CBSE class 12 History includes PDF files, tests, question papers, videos and NCERT solutions. Class 12 History test book The themes of Indian History has three parts. It includes The Harappan Civilization, Early States and Economies, Early Societies, Cultural Developments, Perceptions of Society, Changes in Religious Beliefs and Devotional Texts, Vijaynagara, Agrarian Society and the Mughal Empire, The Mughal Courts, Exploring Official Archives, 1857 Revolt and its Representations, Urbanisation, Planning and Architecture, Civil Disobedience and Beyond, Politics, Memories, Experiences, The Beginning of a New Era.
Download CBSE class 12 History study material in PDF format. MyCBSEguide provides solved papers, board question papers, revision notes and NCERT solutions for CBSE class 12 History. The topics included are The Harappan Civilization, Early States and Economies, Early Societies, Cultural Developments, Perceptions of Society, Changes in Religious Beliefs and Devotional Texts, Vijaynagara, Agrarian Society and the Mughal Empire, The Mughal Courts, Exploring Official Archives, 1857 Revolt and its Representations, Urbanisation, Planning and Architecture, Civil Disobedience and Beyond, Politics, Memories, Experiences, The Beginning of a New Era.
Class XII: Themes in Indian History
PART - I
1. The Story of the First Cities: Harappan Archaeology. (13)
Broad overview: Early urban centres.
Story of discovery: Harappan civilization
Excerpt: Archaeological report on a majorsite.
Discussion: How it has been utilized by archaeologists/historians.
2. Political and Economic History: How Inscriptions tell a story. (14)
Broad overview: Political and economichistory from the Mauryan to the Gupta period.
Story of discovery: Inscriptions and the decipherment of the script. Shifts in the understanding of political and economichistory.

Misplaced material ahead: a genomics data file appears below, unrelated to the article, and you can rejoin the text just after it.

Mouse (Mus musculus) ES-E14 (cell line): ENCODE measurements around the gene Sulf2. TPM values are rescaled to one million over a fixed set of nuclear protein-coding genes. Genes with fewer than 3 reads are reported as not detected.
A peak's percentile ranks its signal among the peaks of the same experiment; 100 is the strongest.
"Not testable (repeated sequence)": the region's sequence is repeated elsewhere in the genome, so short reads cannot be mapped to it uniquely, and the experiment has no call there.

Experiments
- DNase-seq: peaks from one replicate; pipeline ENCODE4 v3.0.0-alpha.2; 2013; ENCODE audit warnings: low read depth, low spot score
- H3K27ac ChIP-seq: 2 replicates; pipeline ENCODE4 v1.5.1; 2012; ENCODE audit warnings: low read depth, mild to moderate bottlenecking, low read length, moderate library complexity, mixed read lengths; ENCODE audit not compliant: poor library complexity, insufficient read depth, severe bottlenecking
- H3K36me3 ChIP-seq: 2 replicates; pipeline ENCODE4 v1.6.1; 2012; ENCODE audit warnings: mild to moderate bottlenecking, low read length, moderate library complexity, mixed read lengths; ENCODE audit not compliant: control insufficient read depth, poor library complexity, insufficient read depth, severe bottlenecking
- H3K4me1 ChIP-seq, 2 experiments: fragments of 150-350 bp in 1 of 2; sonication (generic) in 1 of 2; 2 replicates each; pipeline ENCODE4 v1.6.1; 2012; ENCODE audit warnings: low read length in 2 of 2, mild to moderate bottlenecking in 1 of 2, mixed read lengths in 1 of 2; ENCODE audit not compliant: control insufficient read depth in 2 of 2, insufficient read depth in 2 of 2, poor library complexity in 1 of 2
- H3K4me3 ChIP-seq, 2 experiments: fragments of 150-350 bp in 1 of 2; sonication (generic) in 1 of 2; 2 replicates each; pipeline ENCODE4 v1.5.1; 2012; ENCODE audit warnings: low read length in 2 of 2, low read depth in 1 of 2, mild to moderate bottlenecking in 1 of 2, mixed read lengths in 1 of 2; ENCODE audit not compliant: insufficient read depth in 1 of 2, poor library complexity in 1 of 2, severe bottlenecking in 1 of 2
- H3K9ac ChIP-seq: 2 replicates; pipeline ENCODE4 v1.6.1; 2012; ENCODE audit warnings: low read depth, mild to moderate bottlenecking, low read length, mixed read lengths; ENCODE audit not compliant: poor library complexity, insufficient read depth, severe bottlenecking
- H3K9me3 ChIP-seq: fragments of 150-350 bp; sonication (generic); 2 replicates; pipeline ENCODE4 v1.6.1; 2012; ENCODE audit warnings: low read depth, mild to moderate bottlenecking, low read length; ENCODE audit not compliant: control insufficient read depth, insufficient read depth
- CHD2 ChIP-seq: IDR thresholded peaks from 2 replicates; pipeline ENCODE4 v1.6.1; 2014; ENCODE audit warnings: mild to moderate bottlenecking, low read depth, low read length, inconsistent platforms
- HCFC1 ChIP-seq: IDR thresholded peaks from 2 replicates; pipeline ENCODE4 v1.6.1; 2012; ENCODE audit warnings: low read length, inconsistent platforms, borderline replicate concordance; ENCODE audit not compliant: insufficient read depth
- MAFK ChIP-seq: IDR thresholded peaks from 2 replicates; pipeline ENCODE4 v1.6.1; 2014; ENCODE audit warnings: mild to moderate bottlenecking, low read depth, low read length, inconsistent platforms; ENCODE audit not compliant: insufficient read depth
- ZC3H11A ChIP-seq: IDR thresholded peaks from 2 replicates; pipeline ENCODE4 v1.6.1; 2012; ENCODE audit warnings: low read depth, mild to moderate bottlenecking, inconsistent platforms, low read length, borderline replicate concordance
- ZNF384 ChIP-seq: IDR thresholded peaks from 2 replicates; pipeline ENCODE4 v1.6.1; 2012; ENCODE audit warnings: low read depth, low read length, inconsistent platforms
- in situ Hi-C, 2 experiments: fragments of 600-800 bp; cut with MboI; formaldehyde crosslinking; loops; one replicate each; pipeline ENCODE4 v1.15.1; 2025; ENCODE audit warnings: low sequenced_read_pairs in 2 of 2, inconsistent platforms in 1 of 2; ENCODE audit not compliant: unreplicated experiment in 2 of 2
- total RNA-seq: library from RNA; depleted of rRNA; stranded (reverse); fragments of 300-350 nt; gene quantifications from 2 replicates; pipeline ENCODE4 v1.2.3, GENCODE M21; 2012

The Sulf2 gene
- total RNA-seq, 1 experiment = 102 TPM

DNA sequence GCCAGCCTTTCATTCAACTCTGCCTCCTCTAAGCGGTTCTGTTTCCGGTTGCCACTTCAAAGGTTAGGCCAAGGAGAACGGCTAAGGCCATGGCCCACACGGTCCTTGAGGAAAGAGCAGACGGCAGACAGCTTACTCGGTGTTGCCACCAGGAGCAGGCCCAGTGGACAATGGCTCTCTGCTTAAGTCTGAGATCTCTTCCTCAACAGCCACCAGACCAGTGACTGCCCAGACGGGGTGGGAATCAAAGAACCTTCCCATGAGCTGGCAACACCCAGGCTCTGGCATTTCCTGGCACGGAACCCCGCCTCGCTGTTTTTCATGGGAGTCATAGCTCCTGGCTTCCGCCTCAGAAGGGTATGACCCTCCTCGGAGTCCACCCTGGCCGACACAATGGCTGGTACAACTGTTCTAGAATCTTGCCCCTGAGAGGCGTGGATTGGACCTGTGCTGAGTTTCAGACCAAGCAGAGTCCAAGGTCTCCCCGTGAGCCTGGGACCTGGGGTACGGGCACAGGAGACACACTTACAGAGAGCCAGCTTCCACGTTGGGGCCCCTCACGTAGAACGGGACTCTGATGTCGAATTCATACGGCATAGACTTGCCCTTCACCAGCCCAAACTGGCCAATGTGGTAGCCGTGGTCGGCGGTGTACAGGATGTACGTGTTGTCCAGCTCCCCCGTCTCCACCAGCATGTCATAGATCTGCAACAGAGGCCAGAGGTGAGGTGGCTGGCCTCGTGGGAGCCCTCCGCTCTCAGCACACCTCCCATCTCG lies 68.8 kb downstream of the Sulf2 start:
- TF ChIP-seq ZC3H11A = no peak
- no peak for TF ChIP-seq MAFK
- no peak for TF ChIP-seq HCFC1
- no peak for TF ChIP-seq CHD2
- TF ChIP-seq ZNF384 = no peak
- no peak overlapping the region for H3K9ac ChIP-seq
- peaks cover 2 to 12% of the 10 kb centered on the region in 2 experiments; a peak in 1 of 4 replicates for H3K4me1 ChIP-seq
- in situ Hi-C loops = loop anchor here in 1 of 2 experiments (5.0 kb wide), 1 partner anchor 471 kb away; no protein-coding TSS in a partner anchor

Excerpt: Asokan inscription and Gupta periodland grant.
Discussion: Interpretation of inscriptions by historians.
3. Social Histories: Using the Mahabharata (14)
Broad overview: Issues in social history,including caste, class, kinship and gender.
Story of discovery: Transmission andpublications of the Mahabharata.
Excerpt: from the Mahabharata, illustratinghow it has been used by historians.
Discussion: Other sources for reconstructing social history.
4. A History of Buddhism: Sanchi Stupa (14)
(a) A brief review of religious histories of Vedic religion, Jainism, Vaisnavism, Saivism.
(b) Focus on Buddhism.
Story of discovery: Sanchi stupa
Excerpt: Reproduction of sculptures fromSanchi.
Discussion: Ways in which sculpture has been interpreted by historians, other sources for reconstructing the history of Buddhism.
5. Agrarian Relations: The Ain-i- Akbari (13)
(a) Structure of agrarian relations in the 16thand 17th centuries.
(b) Patterns of change over the period.
Story of Discovery: Account of thecompilation and translation of Ain-i-Akbari.
Excerpt: from the Ain-i-Akbari
Discussion: Ways in which historians have used the text to reconstruct history.
6. The Mughal Court: Reconstructing Histories through Chronicles (13)
(a) Outline of political history 15th-17thcenturies.
(b) Discussion of the Mughal court andpolitics.
Story of Discovery: Account of the productionof court chronicles, and their subsequenttranslation and transmission.
Excerpts: from the Akbarnama andPadshahnama.
Discussion: Ways in which historians have used the texts to reconstruct political histories.
7. New Architecture: Hampi (13)
(a) Outline of new buildings during Vijaya nagar period-temples, forts, irrigation facilities.
(b) Relationship between architecture and the political system.
Story of Discovery: Account of how Hampiwas found.
Excerpt: Visuals of buildings at Hampi
Discussion: Ways in which historians haveanalyzed and interpreted these structures.
8. Religious Histories: The Bhakti-Sufi Tradition (13)
(a) Outline of religious developments duringthis period.
(b) Ideas and practices of the Bhakti-Sufisaints.